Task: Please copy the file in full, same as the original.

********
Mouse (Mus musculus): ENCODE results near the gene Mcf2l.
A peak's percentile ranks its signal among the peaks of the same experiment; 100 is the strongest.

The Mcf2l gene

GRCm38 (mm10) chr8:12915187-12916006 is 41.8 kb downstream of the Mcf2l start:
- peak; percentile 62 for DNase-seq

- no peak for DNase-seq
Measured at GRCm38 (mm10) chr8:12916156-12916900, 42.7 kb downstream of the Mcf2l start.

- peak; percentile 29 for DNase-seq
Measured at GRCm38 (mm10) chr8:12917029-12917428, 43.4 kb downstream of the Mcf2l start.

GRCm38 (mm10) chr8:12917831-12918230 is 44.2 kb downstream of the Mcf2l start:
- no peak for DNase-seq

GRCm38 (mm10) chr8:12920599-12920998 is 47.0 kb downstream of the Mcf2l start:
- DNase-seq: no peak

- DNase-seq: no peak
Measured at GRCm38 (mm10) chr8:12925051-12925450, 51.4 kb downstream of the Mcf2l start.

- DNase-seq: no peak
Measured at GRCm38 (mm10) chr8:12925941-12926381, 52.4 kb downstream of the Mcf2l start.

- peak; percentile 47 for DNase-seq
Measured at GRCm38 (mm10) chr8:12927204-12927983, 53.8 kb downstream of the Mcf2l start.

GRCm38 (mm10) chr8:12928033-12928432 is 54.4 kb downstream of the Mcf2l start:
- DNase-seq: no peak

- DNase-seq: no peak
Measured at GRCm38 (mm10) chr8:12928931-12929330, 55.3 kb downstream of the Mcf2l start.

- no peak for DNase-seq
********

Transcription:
Mouse (Mus musculus): ENCODE results near the gene Mcf2l.
A peak's percentile ranks its signal among the peaks of the same experiment; 100 is the strongest.

The Mcf2l gene

GRCm38 (mm10) chr8:12915187-12916006 is 41.8 kb downstream of the Mcf2l start:
- peak; percentile 62 for DNase-seq

- no peak for DNase-seq
Measured at GRCm38 (mm10) chr8:12916156-12916900, 42.7 kb downstream of the Mcf2l start.

- peak; percentile 29 for DNase-seq
Measured at GRCm38 (mm10) chr8:12917029-12917428, 43.4 kb downstream of the Mcf2l start.

GRCm38 (mm10) chr8:12917831-12918230 is 44.2 kb downstream of the Mcf2l start:
- no peak for DNase-seq

GRCm38 (mm10) chr8:12920599-12920998 is 47.0 kb downstream of the Mcf2l start:
- DNase-seq: no peak

- DNase-seq: no peak
Measured at GRCm38 (mm10) chr8:12925051-12925450, 51.4 kb downstream of the Mcf2l start.

- DNase-seq: no peak
Measured at GRCm38 (mm10) chr8:12925941-12926381, 52.4 kb downstream of the Mcf2l start.

- peak; percentile 47 for DNase-seq
Measured at GRCm38 (mm10) chr8:12927204-12927983, 53.8 kb downstream of the Mcf2l start.

GRCm38 (mm10) chr8:12928033-12928432 is 54.4 kb downstream of the Mcf2l start:
- DNase-seq: no peak

- DNase-seq: no peak
Measured at GRCm38 (mm10) chr8:12928931-12929330, 55.3 kb downstream of the Mcf2l start.

- no peak for DNase-seq